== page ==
Thursday, September 26, 2013

Our Bishop: The Right Reverend Barry B. Clarke

The 11th Bishop of Montreal, Barry B. Clarke was consecrated and installed on October 14th, 2004 at Christ Church Cathedral in Montreal. He was born October 10th, 1952, in Montreal, making him the first Montreal-born Bishop of Montreal. In 1977, he graduated with a Bachelor in Theology degree from McGill University, followed in 1978 by his graduation with a Diploma in Ministry from the Montreal Theological College, becoming the seventh alumni from the college to be consecrated Bishop. While at the College, Bishop Clarke was ordained to the diaconate on May 21st, 1978 and to the presbyterate on May 20th, 1979 by the Right Reverend Reginald Hollis, ninth Bishop of Montreal.

Having served as assistant at St Matthias, from 1978 to 1980, he was called to be Rector of Trinity Church, St-Bruno, where he served from 1980 to 1984. In 1984, he was called as Rector of St Michael and All Angels, where he served from 1984 to 1993. He was then named Rector of St Paul’s, Lachine where he served until relocating to the See City of Montreal, upon his election in 2004.

During his parish ministries, Bishop Clarke was involved in community and youth work, and served on numerous diocesan councils, commissions and committees including the Synod Planning Committee, the Diocesan Youth Group, Diocesan Council and the Lay Pastoral Visitors. He also served as Regional Dean of the Deanery of Ste-Anne from 1988 to 1992, Regional Dean of the Deanery of Pointe-Claire from 1997 to 2003, and Archdeacon of St Lawrence from 2003 to his election. He was also Chaplain of the International Order of St Luke the Physician and Priest Associate to the Sisters of St John the Divine.

In his nominee’s statement, Bishop Clarke expressed that his vision of the Episcopal Ministry are based on the following words of our Lord:

“I came not to be served, but to serve. Episcopal ministry, as I understand it, is modeled in Jesus. It is a vocation and a response to the baptismal covenant I inherited in baptism. Jesus is the servant. In ministry I respond to his call and follow him. By the grace of the Holy Spirit I am equipped to meet the challenges and opportunities of Episcopal ministry. The three biblical images that inform my vision are; pilgrim, pastor, and steward. The image of a pilgrim bishop encourages me to be at the grass roots of the Church where ministry and mission happen. My desire would be to visit and share in the life of the faith communities, parishes, institutions, and organizations that shape the life of our Diocese and the wider community. My objectives: to observe, to listen to the wonderful stories of faith, to hear about the hopes and dreams of these communities. My view of the Diocese is that we are interdependent; we need each other for mutual support, growth, and planning our life together. The image of a pastoral bishop is to be a pastor to the clergy and their families. My vision of Episcopal ministry is that the bishop is also a steward. I am deeply aware of the riches of our Anglican heritage and the resources of our Diocese. As a steward of the Gospel I am entrusted to care for the natural, material and personnel resources of our Church. As stewards, we serve together in witnessing to the Gospel as we proclaim by word and example the Good News of God in Christ. We seek and serve Christ in all persons, loving our neighbours as ourselves. We strive for justice and peace among all people and respect the dignity of every human being.”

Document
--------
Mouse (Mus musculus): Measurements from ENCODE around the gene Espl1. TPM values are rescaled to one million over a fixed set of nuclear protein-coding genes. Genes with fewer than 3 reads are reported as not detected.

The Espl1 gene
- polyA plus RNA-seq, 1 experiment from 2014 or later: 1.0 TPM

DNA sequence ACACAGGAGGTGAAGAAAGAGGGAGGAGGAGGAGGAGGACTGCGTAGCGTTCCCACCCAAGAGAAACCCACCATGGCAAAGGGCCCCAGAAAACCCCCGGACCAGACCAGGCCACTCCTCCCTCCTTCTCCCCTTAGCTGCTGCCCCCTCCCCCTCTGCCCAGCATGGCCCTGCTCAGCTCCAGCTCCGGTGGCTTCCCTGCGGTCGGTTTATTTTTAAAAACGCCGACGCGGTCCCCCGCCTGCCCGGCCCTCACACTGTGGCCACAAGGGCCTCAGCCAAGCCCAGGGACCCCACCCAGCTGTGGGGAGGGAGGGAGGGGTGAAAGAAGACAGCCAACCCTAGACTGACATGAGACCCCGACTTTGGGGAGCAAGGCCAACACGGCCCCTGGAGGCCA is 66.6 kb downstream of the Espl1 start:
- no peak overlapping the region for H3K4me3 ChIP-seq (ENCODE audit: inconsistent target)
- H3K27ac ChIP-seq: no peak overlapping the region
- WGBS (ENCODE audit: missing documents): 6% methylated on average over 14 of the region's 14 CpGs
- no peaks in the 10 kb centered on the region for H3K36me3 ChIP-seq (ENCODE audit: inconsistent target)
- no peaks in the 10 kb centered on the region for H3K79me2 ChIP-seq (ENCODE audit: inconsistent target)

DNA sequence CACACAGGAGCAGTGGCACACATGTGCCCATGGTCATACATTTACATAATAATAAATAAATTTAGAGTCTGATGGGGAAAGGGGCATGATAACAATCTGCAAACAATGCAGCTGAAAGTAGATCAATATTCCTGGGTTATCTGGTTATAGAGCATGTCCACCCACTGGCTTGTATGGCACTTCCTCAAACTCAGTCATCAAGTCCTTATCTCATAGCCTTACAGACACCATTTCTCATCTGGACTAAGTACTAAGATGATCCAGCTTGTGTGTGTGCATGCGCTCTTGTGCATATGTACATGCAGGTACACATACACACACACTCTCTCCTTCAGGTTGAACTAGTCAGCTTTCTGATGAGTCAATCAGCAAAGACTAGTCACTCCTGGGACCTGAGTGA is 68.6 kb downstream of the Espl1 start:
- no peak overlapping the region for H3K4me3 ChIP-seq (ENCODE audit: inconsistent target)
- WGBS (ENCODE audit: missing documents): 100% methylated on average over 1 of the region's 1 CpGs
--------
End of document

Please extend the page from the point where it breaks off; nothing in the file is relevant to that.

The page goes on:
Bishop Clarke has a daughter, Melissa, and three grandchildren, Joshua, Julien, and Cassidy.

Source: Montreal Anglican

Tuesday, September 24, 2013

Parishioners on Spirituality: Finding God in Movement and Nature

As the social media coordinator at St. Philip's I have been asking parishioners about their personal relationship to spirituality. This is the second installment in an ongoing series where parishioners offer their take on spirituality. Here is Lori Ann L's moving response to the question of what spirituality means to her: 

Finding Spirituality

I was quite perplexed when first asked about my spiritual journey. As a child it was easy! My mind was less cluttered with life’s stuff. Many moons later, with days filled with to-do list upon to-do list, the challenge is far greater.

To begin, I make prayer, meditation and writing in a gratitude journal a daily practice.

As a person who loves to be on the move, taking time out to practice sports is essential. Whether I am in the ice arena, the dance studio or outside, the beauty of movement connects me to the Spirit, and I am at peace.

Otherwise, I make it a priority to enjoy the Earth’s visual feasts: summer moments spent gazing at the sunlight glistening on wind-swept lake waves . . . stopping in the middle of a winter walk to marvel at an intricate snowflake that’s found a new home on my bright red mitten. The scents of damp earth and the visual explosion of baby green leaves remind me of renewed life energy in spring. The fall colours that blanket my lawn remind me of the cozy warmth of home and family, fill my senses and envelope my soul.